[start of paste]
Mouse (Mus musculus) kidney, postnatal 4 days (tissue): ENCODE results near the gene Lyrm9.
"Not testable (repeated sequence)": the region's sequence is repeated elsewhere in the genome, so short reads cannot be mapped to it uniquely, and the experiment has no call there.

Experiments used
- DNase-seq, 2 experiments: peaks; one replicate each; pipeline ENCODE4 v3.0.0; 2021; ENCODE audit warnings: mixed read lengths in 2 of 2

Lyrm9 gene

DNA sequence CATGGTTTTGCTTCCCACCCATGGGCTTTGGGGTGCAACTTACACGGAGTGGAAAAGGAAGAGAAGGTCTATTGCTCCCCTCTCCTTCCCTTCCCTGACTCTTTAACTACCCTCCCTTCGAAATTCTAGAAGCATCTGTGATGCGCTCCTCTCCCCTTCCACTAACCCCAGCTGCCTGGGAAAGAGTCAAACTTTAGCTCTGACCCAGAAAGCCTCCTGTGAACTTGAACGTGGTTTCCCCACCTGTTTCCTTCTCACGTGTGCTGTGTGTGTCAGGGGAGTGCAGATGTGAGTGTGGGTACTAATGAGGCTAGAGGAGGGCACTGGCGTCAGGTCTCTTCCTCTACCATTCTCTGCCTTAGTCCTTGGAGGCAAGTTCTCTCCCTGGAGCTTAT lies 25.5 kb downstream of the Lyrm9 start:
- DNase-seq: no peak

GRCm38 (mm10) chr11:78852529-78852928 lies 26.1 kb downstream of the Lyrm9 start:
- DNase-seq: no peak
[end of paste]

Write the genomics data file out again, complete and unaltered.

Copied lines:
Mouse (Mus musculus) kidney, postnatal 4 days (tissue): ENCODE results near the gene Lyrm9.
"Not testable (repeated sequence)": the region's sequence is repeated elsewhere in the genome, so short reads cannot be mapped to it uniquely, and the experiment has no call there.

Experiments used
- DNase-seq, 2 experiments: peaks; one replicate each; pipeline ENCODE4 v3.0.0; 2021; ENCODE audit warnings: mixed read lengths in 2 of 2

Lyrm9 gene

DNA sequence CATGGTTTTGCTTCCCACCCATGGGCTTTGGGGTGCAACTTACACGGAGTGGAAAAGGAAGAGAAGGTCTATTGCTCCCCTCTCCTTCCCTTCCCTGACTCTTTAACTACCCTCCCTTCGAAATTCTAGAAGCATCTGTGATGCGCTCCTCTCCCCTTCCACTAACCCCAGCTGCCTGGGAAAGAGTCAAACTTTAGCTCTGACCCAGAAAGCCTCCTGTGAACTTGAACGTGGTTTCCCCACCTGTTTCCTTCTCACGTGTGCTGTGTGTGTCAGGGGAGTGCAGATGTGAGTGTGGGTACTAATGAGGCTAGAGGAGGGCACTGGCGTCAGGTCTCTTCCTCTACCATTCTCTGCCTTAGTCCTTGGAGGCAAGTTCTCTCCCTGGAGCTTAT lies 25.5 kb downstream of the Lyrm9 start:
- DNase-seq: no peak

GRCm38 (mm10) chr11:78852529-78852928 lies 26.1 kb downstream of the Lyrm9 start:
- DNase-seq: no peak